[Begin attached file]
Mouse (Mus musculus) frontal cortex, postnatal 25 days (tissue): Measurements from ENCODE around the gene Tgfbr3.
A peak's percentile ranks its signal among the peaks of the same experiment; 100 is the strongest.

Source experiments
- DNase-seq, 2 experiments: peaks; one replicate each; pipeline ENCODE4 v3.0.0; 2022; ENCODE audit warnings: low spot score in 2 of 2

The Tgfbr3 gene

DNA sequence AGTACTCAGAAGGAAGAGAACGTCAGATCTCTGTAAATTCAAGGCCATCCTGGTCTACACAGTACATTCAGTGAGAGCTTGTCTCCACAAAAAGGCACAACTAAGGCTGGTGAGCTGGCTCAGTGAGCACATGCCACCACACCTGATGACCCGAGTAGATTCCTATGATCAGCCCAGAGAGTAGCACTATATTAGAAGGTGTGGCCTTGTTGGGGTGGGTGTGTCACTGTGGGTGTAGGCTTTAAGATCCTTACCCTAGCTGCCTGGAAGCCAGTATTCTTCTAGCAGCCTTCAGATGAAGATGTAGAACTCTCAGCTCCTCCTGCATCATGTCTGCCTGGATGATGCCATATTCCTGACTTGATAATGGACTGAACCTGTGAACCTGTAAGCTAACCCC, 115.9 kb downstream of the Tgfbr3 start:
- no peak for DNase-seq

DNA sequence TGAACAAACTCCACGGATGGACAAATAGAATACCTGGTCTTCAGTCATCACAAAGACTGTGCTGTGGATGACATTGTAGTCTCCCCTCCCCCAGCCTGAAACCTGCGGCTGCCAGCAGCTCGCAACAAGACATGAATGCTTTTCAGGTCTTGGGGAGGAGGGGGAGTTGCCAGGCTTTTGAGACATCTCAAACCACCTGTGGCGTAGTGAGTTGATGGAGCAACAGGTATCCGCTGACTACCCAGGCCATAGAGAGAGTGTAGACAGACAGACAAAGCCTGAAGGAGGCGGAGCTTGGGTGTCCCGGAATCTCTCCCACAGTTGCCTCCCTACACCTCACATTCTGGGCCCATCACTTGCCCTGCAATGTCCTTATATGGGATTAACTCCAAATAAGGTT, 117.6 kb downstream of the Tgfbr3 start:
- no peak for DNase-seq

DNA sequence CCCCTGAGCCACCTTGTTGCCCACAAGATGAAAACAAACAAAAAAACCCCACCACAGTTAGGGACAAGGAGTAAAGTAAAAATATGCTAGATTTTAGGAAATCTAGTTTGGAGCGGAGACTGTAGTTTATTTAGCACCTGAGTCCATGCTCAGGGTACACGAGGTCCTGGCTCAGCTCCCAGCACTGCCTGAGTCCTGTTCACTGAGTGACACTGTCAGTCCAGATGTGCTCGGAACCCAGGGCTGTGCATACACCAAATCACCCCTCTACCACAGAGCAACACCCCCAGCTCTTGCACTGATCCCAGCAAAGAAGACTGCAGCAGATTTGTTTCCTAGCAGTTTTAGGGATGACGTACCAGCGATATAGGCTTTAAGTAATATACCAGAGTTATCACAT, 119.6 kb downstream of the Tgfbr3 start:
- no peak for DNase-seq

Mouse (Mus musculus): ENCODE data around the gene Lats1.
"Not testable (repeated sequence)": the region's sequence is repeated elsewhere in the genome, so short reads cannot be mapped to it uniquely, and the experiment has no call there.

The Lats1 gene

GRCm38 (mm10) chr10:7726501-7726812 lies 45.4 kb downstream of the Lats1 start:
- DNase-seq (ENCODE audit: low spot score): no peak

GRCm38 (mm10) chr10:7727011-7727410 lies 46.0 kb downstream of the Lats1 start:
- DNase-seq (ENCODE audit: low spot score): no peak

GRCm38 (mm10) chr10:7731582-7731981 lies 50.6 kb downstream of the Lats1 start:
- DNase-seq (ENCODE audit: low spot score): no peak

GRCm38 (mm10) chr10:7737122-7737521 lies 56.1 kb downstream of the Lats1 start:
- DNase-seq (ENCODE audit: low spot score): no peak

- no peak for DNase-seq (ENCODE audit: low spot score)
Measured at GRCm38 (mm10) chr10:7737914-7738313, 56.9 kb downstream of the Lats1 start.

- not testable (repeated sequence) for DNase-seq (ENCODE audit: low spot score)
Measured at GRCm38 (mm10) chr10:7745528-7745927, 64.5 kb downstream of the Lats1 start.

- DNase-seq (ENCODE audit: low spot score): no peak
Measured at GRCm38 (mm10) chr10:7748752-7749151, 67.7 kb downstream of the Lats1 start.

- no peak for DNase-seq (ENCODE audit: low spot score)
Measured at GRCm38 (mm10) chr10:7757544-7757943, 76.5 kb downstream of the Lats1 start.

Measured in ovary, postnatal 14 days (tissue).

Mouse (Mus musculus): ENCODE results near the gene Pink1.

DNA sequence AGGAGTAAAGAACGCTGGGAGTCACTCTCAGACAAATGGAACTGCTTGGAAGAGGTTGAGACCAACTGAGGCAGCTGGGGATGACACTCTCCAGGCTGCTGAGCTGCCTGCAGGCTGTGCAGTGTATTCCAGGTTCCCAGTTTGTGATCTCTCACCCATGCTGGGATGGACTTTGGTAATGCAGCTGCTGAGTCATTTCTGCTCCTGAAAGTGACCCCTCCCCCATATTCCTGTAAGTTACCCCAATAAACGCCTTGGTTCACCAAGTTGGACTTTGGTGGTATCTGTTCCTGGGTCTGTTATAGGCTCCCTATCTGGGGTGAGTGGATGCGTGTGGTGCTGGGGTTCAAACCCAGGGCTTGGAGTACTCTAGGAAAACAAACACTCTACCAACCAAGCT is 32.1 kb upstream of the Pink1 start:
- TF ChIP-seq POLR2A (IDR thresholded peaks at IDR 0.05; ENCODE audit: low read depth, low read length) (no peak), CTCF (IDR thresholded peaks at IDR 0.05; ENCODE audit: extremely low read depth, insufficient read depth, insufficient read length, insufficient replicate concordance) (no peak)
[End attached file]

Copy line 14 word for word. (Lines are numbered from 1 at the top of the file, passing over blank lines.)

The Lats1 gene